This object can be tall, small, circular, rectangular, silver, bronze, gold, black, brown, or white. The list could go on forever. This object does not talk aloud, but it does talk through words. This object does not walk or run, but it can be walked or run from. This object does not cry, but it definitely has a shoulder to cry on. This object does not smile, but it definitely watches you smile.

This object is not just an object. It has many different jobs, many different people, and many different purposes. Whether you reside in a mansion on the beach, a bench in a park, or a dorm room on campus, this object can change your life.

Have you ever hated looking at your own reflection? Have you ever struggled with finding yourself? Have you ever hated your outfit one day? I think it is safe to say that we all have experienced some sort of disconnect within our own minds.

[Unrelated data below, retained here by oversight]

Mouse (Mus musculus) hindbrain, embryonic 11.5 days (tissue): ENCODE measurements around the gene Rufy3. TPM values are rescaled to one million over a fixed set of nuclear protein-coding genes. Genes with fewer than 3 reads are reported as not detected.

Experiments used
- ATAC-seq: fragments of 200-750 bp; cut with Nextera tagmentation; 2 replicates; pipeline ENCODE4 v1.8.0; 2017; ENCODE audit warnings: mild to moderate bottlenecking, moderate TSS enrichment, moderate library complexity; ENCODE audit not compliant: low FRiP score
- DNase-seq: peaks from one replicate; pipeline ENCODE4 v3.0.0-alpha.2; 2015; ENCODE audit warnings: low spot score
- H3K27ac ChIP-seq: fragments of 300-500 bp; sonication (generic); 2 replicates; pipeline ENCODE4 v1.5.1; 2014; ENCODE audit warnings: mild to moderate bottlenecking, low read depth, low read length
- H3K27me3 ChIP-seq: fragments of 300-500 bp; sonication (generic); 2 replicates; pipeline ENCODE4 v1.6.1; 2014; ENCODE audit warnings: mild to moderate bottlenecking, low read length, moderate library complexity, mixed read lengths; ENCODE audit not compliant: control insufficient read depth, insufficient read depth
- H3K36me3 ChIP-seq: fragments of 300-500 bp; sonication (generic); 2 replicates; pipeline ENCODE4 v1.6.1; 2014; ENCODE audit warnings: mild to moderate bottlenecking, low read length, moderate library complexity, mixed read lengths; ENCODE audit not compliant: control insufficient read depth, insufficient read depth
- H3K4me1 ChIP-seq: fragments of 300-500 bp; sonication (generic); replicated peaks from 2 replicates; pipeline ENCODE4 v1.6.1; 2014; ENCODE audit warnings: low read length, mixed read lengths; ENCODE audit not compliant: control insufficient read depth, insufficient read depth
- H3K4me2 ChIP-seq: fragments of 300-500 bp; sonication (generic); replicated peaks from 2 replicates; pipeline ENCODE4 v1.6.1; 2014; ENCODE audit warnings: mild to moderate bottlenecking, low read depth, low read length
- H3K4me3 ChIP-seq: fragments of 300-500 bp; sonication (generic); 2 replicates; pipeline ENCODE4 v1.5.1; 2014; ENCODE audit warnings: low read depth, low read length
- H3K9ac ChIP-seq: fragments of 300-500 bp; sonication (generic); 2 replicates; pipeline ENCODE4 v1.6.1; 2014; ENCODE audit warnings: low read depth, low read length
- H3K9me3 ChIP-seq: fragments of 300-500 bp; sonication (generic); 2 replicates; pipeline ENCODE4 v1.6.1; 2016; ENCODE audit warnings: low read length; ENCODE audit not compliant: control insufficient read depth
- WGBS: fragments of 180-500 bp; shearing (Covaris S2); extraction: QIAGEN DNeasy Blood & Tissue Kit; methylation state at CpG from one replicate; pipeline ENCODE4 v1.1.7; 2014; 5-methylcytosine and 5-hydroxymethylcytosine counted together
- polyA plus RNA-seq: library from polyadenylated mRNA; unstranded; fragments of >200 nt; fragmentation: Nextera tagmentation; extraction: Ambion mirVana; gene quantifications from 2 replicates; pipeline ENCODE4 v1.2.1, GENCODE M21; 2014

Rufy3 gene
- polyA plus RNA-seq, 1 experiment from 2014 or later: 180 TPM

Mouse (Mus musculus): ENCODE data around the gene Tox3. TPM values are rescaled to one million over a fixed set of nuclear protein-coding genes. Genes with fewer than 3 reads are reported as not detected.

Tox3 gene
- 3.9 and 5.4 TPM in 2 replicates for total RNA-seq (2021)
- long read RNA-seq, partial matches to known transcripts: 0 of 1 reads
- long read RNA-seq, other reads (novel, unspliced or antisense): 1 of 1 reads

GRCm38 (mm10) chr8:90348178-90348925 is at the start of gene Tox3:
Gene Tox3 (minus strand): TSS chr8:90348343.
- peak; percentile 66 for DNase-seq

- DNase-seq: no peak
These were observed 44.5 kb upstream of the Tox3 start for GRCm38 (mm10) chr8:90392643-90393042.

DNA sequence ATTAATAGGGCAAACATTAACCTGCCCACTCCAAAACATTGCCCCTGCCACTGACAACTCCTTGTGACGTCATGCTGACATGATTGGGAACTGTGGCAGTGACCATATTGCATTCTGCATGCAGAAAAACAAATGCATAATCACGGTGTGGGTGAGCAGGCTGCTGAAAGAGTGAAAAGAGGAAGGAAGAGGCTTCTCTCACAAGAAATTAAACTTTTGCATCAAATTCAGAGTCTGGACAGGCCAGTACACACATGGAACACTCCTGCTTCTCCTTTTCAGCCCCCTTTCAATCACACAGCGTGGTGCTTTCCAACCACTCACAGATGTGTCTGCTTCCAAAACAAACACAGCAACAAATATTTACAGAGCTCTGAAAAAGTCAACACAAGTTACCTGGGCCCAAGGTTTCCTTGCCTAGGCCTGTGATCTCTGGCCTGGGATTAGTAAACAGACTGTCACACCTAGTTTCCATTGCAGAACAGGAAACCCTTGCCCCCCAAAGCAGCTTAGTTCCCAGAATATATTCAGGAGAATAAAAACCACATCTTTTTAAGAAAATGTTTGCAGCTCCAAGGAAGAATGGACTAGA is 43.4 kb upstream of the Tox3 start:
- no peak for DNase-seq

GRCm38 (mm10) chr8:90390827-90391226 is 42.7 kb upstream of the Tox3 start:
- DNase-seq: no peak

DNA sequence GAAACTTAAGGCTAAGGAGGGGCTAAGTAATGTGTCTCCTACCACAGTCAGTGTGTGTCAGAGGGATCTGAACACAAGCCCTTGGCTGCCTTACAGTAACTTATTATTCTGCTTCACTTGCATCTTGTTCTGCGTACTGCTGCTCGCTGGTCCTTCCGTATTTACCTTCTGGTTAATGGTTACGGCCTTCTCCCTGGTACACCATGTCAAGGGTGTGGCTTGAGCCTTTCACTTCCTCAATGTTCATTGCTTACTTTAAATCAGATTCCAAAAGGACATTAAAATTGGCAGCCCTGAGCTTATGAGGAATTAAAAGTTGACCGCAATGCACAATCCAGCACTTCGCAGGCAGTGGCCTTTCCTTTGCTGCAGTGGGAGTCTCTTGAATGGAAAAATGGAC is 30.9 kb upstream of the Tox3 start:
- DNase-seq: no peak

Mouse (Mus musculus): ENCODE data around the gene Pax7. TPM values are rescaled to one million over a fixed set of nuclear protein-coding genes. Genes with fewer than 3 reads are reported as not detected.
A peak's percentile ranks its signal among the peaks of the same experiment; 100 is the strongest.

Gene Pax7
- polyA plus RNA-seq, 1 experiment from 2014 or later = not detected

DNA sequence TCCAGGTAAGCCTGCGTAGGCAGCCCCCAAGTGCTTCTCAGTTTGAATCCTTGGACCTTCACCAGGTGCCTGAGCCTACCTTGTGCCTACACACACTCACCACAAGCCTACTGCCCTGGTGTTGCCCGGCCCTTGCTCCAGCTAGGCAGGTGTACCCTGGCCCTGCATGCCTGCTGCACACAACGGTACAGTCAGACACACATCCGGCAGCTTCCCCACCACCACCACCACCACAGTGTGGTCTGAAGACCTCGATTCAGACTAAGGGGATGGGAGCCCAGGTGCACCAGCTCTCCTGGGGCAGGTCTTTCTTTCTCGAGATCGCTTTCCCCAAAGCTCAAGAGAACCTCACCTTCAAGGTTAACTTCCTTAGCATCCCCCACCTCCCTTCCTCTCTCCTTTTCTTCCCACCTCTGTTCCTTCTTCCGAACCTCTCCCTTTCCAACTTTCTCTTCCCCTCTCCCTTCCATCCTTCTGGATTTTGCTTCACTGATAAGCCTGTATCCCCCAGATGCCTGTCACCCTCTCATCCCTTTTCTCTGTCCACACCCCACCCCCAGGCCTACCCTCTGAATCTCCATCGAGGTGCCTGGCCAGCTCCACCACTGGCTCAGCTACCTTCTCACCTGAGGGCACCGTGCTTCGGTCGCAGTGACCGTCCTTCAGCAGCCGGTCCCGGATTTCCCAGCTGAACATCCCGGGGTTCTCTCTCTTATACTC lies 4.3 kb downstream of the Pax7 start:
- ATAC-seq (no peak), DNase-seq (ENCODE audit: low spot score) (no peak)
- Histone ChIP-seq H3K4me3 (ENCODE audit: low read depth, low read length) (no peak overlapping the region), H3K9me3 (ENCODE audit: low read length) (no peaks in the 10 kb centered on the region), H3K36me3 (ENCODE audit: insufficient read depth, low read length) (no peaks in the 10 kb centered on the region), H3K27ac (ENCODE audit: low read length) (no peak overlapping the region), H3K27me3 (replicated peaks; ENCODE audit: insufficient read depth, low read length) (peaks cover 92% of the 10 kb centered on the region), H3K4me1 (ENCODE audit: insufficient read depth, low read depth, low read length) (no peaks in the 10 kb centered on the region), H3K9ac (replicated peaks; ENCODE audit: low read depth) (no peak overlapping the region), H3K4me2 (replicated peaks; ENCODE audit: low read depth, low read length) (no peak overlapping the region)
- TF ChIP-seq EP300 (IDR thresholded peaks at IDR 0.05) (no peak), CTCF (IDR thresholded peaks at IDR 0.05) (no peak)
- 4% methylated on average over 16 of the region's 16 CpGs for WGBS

This object is definitely a common denominator between self-image, self-expression, and self-empowerment.

When you are just a toddler running around, you would never think of this object as an important piece of life. When you're staring at yourself for the first time, you probably do not even understand the concept. However, this object has a lot of importance in our lives.

Poor body image. Self-esteem issues. Disappointment. Regret. Depression. Anxiety. Happiness. Beauty. Confidence. Each and every one of these things can be found within this one single object. No matter how big or how small your object is, there is a big meaning inside.

As I sit here writing this, I am wondering how often we as humans look at our reflection a day? If I'm being honest, probably an insane amount of times!

This object has value. Not monetary value, but spiritual value. Value that will never be taken from you. Value that sticks forever. Value that can be changed. Value that can be positive. Value that can be negative. Value that is imperative for human growth.

Close your eyes. Can you remember the first time you looked at yourself in the mirror? What did it feel like? What did you think about? What did you say?

Well, no matter what time in your life you are thinking about, I can assure you of one thing: you saw yourself in a way that no one else can see.